by Pam Martens and Russ Martens, Wall St On Parade:
With U.S. President Joe Biden arriving in Brussels today for three summits with NATO, the G7 and the European Union, Russian President Vladimir Putin attempted to put on a big show of normalcy for the citizens of Russia by reopening the Moscow Stock Exchange for stock trading after a month’s closure. The exchange, known as the MOEX, shuttered stock trading after the trading session on February 25, the day after Putin’s invasion of Ukraine.
On February 24, the day of the Ukraine invasion, the MOEX index had plunged by as much as 45 percent before paring the losses to 33 percent by the close. After the MOEX shuttered trading, many of the Russian companies were trading for pennies on the London Stock Exchange before it also suspended trading in Russian companies.
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The reopening of the MOEX today for stock trading was hardly an exercise in price discovery. The Russian government had previously announced on March 1 that its Finance Ministry would use up to $10.3 billion from the National Wealth Fund to prop up share prices of Russian companies by buying up shares. It is highly likely that this figure is a vast understatement if the Moscow Stock Exchange is to remain open, even for partial trading sessions each day.
When we say the trading was stage-managed, we’re not engaging in hyperbole. The trading was shortened to just a four-hour session, lasting from 10 a.m. to 2 p.m. Moscow time. Foreigners were not allowed to sell their shares. Only 33 companies were allowed to trade or about 15 percent of listed shares. Short-selling was banned. (Short-selling means betting on a decline in price.)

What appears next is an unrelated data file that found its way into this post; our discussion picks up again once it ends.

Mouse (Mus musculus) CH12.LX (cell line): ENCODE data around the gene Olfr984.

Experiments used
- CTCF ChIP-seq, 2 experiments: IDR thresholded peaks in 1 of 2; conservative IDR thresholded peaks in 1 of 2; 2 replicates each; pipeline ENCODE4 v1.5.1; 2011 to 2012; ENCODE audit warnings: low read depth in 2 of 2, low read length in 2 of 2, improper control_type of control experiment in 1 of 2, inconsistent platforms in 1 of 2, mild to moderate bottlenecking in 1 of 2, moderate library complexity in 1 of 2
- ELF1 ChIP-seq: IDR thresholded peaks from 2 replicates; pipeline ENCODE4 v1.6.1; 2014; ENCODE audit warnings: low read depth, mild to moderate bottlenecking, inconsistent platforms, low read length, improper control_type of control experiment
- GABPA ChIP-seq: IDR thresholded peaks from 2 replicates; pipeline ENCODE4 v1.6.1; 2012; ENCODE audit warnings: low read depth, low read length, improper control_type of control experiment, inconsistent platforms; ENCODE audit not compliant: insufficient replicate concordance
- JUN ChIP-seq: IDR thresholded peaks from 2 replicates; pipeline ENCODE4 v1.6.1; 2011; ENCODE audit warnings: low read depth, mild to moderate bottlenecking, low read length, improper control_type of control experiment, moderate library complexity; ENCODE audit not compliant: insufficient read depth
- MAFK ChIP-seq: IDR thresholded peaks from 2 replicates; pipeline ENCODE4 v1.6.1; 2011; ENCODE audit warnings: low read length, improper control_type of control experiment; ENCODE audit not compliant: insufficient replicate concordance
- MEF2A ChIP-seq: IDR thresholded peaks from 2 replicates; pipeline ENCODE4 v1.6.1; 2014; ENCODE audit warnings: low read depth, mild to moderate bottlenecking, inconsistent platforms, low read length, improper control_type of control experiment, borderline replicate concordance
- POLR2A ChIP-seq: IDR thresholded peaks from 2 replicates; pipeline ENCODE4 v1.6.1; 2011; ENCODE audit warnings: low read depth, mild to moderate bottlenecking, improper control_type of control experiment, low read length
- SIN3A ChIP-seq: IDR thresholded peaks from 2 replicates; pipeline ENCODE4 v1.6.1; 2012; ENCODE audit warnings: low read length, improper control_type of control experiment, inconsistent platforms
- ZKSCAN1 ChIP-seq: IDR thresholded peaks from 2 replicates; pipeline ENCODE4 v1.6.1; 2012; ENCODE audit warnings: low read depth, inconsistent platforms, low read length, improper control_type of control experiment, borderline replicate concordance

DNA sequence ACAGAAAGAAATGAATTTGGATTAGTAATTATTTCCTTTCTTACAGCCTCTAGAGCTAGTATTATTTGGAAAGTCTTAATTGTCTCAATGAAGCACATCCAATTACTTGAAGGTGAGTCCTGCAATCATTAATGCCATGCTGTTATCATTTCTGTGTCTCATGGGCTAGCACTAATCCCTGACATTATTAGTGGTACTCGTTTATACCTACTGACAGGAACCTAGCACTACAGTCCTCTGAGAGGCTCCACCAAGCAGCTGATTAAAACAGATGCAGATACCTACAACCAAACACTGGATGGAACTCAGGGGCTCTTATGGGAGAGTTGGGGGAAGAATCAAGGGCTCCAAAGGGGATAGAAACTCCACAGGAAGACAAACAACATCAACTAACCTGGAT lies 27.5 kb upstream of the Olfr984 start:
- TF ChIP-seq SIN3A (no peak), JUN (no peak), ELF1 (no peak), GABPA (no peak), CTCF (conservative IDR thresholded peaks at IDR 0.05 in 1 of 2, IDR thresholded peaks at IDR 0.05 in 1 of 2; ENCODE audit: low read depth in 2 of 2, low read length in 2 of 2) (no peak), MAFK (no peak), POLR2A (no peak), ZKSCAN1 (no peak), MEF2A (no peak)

It was evident by the trading today on the MOEX that the major beneficiaries of that $10.3 billion largess from the National Wealth Fund were the largest state-owned energy companies in Russia. Rosneft closed up 16.97 percent while Gazprom closed with a gain of 13.38 percent.
Other Russian shares weren’t getting so much love. Russia’s largest bank, Sberbank, closed with a gain of just 3.90 percent while VTB Bank lost 5.52 percent by the close, after being down double digits earlier in the session. The Russian airline, Aeroflot, lost a whopping 16.44 percent by the close after losing 20.5 percent during intraday trading. Another loser was Mobile TeleSystems, which closed down 5.47 percent. Severstal, a Russian steel and mining company, gave up 2.66 percent.
Foreign fund managers have little reason to want to do anything but sell Russian stocks. The global index provider, MSCI, declared the market “uninvestable” after Putin’s invasion of Ukraine and removed Russian stocks from its global indices. More than 400 corporations, including many of the most famous brands in the world, have announced that they are severing business ties with Russia, or closing their stores there, or suspending shipments of products to Russia. (See graphic below.)
The fact that there was far more selling pressure occurring today than buying was evidenced by the fact that the MOEX index was initially up as much as 10 percent before fading into the close to post a gain of just 4.37 percent. If that’s all it can muster with government funds of $10.3 billion propping up share prices, it will be interesting to see what tomorrow brings. Markets, in the best of times, are jittery on a Friday, not knowing what major news might break over the weekend closure. But with the U.S. suggesting Putin could roll out chemical or nuclear weapons in Ukraine at any time, it’s going to be tough for the Moscow Stock Exchange to sustain even a tepid rally for any significant period of time.